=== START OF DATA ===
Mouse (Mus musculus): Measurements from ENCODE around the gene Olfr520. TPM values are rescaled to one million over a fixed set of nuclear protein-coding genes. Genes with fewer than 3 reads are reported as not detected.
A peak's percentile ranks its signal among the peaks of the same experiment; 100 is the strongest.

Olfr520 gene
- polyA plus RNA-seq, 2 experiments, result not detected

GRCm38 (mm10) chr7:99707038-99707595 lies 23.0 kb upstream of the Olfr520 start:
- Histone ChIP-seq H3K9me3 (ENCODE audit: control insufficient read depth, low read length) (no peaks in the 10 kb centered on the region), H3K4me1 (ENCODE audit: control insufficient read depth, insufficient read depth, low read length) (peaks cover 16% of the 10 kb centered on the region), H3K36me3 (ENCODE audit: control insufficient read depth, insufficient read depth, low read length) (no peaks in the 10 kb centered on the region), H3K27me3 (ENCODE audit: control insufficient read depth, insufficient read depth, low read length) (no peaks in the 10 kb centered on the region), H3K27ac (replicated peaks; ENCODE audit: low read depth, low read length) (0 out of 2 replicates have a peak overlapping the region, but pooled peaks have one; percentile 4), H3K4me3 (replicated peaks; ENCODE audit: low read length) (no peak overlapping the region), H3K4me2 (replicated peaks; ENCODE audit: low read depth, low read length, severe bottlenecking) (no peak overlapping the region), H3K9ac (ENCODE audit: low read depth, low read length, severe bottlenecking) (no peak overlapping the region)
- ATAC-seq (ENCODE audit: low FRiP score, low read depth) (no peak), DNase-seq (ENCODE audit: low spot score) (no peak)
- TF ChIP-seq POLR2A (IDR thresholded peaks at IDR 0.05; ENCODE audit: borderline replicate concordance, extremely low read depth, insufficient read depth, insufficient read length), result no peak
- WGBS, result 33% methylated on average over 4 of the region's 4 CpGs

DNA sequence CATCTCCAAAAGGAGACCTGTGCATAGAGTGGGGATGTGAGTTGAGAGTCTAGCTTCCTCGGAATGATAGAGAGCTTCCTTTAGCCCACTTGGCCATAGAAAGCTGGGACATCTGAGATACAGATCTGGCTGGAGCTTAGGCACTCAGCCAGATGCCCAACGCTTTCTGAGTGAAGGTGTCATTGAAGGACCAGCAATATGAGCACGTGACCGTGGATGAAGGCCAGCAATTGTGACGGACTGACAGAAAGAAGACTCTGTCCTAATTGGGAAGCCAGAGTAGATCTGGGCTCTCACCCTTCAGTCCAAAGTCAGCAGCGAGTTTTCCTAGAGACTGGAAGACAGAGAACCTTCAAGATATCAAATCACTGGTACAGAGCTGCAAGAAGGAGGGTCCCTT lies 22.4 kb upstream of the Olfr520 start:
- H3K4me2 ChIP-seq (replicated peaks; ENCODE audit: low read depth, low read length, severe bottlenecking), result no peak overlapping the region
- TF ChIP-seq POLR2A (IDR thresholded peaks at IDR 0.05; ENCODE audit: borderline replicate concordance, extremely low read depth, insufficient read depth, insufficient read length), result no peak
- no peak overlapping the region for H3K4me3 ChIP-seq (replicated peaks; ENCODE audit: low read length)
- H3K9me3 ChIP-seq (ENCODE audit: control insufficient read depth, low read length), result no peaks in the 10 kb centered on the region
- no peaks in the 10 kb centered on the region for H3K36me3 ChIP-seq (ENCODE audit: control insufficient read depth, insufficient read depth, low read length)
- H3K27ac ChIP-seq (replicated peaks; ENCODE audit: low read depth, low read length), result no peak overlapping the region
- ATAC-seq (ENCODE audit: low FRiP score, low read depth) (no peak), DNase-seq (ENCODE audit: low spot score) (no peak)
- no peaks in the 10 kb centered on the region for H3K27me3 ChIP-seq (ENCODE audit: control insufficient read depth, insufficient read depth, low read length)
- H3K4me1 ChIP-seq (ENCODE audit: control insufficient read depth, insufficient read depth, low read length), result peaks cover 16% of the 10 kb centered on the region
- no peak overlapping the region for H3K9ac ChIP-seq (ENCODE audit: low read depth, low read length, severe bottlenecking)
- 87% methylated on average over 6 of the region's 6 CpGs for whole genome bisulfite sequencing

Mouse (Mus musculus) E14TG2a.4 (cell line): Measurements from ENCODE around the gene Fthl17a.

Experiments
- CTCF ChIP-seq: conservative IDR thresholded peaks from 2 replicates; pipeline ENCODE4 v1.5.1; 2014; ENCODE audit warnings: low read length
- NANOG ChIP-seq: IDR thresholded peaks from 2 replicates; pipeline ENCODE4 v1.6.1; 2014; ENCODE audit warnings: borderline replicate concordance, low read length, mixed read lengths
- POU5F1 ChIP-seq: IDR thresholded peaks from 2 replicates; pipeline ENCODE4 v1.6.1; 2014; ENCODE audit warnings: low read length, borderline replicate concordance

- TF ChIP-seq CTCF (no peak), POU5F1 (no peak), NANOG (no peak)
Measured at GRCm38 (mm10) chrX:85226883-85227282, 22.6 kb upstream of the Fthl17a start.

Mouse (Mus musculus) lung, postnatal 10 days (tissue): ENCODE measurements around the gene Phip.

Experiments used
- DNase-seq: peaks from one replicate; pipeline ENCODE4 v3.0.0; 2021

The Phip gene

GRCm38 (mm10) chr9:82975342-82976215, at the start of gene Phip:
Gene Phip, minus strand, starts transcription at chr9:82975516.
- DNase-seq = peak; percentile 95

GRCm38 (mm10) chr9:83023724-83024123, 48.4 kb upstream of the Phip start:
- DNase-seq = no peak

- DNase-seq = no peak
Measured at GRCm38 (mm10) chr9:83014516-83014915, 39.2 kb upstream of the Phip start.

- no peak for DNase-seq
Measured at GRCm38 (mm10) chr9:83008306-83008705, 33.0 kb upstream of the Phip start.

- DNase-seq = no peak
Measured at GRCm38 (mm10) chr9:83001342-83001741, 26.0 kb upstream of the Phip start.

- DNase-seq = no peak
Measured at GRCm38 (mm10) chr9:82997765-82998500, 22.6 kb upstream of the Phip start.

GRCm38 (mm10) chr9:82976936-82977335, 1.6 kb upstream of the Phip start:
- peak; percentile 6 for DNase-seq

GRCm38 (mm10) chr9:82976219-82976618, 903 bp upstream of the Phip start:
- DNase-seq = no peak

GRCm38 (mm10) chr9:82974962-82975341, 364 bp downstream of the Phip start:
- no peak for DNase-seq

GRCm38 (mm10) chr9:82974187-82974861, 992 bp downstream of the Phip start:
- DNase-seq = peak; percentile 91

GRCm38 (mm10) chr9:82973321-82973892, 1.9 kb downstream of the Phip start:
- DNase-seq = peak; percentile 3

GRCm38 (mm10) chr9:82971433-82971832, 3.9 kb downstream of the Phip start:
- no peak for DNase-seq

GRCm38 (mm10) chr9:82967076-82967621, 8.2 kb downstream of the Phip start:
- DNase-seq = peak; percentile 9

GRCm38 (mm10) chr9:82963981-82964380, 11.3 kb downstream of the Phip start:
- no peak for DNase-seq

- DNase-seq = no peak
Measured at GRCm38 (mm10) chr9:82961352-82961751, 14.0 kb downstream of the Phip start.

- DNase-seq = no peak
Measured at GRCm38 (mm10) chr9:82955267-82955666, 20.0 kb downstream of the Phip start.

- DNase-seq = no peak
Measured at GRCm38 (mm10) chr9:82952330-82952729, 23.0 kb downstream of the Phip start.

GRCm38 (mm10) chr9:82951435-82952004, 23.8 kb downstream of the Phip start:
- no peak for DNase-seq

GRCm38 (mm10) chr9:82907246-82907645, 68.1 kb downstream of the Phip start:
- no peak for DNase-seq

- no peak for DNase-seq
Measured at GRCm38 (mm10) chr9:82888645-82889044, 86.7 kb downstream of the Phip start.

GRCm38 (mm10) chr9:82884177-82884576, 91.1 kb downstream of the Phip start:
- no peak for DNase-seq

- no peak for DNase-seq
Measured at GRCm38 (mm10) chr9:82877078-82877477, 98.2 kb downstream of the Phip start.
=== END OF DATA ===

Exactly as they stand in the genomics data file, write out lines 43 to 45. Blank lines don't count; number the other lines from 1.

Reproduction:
Measured at GRCm38 (mm10) chr9:83001342-83001741, 26.0 kb upstream of the Phip start.

- DNase-seq = no peak
Measured at GRCm38 (mm10) chr9:82997765-82998500, 22.6 kb upstream of the Phip start.